TiMER explores the technology of implanting a wrist timer that counts down to the exact moment you will meet your “one,” but only if your one has also been implanted. Otherwise, your timer will be blank (until your one gets a timer). Some don’t believe in timers; others like the idea of no struggle, no guessing, no chance of spending years with the wrong person and no divorce.
Determined, organized and goal-oriented Oona (Emma Caufield) doesn’t waste time; early into relationships, she coaxes her boyfriends into getting timers because, as she puts it, “we’re not getting any younger.” Her step-sister and best friend Steph (Michelle Borth), age 30, same as Oona finds out she won’t meet her one for 13 more years. The irony is that their 14-year-old brother gets a timer and learns he’ll meet his one within the week.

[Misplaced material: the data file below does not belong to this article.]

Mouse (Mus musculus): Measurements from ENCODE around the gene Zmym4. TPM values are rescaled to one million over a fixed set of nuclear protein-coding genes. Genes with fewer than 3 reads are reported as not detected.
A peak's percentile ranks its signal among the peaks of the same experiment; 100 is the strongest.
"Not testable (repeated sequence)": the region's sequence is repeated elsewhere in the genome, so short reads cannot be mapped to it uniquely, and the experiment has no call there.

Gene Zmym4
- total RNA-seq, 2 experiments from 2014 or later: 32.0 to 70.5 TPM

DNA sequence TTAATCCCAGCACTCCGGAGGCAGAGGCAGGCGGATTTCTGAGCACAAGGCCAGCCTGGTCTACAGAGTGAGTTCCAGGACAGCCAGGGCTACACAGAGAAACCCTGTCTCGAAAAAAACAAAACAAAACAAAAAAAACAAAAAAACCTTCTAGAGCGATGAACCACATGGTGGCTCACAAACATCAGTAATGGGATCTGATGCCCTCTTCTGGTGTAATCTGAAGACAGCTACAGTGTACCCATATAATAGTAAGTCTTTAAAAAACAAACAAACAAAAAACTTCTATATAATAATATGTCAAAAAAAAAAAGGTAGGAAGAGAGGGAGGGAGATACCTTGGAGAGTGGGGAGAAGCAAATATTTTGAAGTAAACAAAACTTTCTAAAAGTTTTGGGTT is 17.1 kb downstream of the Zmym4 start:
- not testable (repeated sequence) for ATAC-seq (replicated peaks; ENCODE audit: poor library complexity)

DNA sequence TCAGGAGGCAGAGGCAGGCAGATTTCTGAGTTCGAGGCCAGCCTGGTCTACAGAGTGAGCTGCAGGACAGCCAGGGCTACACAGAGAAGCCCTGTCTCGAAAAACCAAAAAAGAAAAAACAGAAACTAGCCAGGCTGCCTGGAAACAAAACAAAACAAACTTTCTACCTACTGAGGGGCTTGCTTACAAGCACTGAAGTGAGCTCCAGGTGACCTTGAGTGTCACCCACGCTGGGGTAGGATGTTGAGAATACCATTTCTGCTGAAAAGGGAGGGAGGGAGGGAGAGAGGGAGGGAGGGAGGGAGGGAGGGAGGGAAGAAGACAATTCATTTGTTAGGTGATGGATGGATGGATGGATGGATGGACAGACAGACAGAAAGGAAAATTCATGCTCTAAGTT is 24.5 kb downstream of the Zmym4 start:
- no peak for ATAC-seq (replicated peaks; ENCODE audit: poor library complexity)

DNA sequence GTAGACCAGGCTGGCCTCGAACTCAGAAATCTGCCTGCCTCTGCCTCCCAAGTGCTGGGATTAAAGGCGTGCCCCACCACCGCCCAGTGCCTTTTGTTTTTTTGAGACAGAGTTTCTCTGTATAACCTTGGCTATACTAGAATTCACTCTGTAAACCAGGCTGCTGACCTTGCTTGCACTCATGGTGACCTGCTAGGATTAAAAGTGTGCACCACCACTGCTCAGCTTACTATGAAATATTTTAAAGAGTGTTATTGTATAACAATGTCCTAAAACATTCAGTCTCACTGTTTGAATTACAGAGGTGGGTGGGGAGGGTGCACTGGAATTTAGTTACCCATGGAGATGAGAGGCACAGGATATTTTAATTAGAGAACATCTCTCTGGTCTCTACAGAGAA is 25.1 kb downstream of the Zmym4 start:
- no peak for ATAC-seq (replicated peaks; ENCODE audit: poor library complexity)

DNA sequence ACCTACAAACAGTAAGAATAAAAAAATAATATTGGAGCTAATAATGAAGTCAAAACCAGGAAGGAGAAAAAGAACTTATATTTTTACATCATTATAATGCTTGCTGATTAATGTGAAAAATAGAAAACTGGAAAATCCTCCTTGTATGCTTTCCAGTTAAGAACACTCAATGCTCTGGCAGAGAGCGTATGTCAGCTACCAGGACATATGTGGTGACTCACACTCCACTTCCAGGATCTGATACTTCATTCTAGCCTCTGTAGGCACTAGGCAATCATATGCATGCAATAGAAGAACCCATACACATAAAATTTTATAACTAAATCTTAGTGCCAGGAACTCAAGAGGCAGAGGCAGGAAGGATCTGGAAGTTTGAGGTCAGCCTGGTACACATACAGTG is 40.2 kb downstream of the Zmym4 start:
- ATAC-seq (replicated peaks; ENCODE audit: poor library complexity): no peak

When Oona meets younger Mikey (John Patrick Amedori), a delicious cashier whose timer has him meeting his one in four months, she rethinks her strident view. Steph meets someone who has her pulling the plug on her one-night-stands. Both are in store for a big mess.
TiMER has an open-ended conclusion. Just like in real life, it feels like it will be problematic before it gets better. The details make this film—the social commentary diagrams the obsession behind finding the one. Characters re-wear clothing, engage in genuine-sounding dialogue and deal with relatable conditions and throw in some humor.
Writer/Director: Jac Schaeffer
Genre: Romantic dramedy
Run time: 99 minutes